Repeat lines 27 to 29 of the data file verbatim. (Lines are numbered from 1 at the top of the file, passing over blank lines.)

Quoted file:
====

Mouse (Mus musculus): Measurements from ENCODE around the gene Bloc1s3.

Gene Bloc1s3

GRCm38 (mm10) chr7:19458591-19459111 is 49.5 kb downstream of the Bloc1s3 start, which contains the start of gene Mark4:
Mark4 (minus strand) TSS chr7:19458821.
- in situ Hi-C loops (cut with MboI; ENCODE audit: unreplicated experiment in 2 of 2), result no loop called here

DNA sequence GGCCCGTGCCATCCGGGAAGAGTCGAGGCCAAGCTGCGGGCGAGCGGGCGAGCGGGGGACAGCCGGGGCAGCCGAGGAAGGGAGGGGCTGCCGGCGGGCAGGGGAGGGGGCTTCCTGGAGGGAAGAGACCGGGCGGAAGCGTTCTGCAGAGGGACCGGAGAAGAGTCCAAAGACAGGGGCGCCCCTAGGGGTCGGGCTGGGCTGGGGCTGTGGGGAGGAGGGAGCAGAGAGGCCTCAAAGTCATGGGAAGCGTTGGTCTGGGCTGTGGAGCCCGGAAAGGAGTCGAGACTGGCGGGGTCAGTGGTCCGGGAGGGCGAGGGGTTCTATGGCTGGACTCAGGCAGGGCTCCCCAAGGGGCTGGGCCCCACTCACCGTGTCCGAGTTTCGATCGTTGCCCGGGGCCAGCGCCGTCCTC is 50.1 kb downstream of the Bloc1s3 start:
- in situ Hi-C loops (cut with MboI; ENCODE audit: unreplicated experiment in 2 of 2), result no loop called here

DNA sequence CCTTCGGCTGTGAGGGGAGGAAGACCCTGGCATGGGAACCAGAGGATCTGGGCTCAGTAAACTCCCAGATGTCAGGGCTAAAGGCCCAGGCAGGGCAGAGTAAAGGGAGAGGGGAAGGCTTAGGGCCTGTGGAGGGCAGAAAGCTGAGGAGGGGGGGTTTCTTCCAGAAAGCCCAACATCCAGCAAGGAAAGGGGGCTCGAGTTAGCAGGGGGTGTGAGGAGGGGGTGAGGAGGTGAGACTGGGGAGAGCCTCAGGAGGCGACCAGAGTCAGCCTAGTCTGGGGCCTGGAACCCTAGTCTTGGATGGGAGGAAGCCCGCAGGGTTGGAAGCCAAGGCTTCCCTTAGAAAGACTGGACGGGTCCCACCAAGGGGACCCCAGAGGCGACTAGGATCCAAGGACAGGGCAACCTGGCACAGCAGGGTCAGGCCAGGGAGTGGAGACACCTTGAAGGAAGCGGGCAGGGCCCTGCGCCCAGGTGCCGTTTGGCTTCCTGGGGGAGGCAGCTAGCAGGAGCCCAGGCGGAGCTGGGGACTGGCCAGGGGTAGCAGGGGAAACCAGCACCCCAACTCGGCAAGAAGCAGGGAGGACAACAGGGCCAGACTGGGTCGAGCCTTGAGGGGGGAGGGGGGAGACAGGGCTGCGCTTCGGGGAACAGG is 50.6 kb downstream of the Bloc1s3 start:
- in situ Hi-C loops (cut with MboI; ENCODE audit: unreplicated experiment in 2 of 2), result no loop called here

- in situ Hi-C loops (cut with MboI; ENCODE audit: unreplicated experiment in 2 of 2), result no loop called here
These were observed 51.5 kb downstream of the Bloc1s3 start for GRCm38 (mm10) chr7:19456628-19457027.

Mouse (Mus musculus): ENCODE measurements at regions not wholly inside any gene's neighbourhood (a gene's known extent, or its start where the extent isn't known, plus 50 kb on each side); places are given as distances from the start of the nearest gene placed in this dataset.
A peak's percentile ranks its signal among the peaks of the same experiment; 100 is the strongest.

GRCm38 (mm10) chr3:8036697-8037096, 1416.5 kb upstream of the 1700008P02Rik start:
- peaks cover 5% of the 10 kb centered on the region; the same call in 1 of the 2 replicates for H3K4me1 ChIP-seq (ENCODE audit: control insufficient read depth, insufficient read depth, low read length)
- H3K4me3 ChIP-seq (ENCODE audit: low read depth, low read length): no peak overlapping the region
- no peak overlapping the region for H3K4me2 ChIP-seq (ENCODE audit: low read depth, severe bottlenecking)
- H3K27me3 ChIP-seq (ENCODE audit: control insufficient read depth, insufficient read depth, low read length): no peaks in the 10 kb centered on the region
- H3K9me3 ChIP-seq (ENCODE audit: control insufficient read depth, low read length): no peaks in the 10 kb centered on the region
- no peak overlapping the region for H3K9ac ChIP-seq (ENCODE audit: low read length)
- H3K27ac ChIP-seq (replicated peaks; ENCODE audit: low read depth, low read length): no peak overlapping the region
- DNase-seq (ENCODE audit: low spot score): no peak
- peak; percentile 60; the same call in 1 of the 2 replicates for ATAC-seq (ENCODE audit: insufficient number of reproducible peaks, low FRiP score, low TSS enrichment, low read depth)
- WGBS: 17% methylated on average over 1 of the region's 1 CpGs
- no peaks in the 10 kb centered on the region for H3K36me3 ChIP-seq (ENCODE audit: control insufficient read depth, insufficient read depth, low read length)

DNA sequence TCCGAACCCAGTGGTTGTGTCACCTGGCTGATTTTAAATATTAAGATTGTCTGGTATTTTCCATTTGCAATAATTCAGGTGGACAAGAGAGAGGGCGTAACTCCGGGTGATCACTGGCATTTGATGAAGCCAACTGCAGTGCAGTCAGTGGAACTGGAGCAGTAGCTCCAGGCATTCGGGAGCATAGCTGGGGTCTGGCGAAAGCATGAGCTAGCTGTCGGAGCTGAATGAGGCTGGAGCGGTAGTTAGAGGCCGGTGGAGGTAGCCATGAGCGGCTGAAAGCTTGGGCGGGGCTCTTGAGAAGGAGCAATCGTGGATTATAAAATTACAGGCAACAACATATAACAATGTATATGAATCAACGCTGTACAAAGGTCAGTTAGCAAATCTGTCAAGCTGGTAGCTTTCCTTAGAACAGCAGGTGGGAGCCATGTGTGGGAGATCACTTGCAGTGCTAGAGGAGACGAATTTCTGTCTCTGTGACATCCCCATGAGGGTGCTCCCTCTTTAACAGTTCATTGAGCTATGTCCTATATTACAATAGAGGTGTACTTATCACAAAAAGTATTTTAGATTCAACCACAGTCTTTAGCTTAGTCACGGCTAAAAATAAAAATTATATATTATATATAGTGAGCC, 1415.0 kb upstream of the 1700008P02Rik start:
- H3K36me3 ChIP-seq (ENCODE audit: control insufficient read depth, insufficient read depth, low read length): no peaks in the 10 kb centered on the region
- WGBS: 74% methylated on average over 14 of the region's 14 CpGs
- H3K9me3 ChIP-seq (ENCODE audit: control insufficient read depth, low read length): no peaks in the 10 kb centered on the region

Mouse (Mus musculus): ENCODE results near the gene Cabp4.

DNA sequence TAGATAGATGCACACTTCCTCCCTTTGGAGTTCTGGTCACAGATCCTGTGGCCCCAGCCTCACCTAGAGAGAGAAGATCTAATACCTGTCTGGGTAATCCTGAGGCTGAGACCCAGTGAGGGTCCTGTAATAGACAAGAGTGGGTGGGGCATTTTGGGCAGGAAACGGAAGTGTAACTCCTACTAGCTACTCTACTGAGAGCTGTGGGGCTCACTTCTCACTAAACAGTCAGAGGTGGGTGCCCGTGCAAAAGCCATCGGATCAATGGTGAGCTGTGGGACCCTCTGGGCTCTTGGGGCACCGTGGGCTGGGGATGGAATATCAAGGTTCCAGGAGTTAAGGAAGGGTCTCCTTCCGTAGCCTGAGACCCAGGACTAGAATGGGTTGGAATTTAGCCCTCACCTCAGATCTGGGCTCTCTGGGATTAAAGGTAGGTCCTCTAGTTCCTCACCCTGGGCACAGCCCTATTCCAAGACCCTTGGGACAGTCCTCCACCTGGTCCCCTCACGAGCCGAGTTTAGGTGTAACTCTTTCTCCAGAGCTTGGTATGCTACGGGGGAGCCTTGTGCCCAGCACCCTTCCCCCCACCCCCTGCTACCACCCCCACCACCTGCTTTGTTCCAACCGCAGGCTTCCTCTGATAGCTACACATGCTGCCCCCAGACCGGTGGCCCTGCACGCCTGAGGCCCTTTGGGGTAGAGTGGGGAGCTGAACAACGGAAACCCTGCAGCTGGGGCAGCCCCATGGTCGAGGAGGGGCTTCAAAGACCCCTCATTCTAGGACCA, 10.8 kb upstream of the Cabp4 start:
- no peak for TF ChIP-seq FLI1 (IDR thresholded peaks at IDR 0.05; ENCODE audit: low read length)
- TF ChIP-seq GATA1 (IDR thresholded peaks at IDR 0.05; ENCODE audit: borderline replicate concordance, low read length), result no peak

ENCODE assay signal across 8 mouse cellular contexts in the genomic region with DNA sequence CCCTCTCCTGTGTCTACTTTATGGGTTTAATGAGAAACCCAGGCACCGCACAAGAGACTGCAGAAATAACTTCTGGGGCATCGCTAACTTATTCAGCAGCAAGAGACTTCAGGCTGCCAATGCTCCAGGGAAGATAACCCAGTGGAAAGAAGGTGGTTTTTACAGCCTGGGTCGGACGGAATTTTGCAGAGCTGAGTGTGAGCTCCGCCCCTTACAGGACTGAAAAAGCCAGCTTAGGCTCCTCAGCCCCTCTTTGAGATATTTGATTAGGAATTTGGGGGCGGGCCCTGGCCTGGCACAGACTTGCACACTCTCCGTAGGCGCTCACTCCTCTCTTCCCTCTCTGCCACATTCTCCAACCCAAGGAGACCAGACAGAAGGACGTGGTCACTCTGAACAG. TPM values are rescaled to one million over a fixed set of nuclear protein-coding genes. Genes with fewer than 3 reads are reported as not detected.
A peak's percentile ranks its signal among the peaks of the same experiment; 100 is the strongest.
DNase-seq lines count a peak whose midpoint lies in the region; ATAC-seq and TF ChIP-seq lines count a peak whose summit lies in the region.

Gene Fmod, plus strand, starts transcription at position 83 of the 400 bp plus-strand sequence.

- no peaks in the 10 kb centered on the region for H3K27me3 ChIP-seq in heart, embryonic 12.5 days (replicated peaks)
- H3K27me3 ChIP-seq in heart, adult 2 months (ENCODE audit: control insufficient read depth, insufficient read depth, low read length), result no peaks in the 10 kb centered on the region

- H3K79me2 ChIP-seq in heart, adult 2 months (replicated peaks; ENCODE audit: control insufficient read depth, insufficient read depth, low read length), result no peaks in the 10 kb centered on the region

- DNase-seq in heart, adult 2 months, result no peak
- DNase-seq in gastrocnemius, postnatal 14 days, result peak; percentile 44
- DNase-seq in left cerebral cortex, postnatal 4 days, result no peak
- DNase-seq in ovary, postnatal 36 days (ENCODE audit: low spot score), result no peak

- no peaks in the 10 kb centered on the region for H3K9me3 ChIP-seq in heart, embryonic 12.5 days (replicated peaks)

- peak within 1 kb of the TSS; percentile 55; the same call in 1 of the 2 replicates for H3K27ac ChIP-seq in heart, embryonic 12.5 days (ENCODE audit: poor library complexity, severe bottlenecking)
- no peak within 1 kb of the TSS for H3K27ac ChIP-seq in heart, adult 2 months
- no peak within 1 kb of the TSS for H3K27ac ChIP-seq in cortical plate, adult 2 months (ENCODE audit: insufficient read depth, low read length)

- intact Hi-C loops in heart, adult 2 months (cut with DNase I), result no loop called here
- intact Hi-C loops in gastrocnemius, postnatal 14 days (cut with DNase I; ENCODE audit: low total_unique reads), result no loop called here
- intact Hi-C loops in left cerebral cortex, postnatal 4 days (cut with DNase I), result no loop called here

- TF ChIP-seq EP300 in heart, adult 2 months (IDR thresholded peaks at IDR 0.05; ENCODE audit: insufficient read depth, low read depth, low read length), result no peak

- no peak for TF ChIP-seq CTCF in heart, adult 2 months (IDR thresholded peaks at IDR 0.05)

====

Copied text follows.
- H3K36me3 ChIP-seq (ENCODE audit: control insufficient read depth, insufficient read depth, low read length): no peaks in the 10 kb centered on the region
- WGBS: 74% methylated on average over 14 of the region's 14 CpGs
- H3K9me3 ChIP-seq (ENCODE audit: control insufficient read depth, low read length): no peaks in the 10 kb centered on the region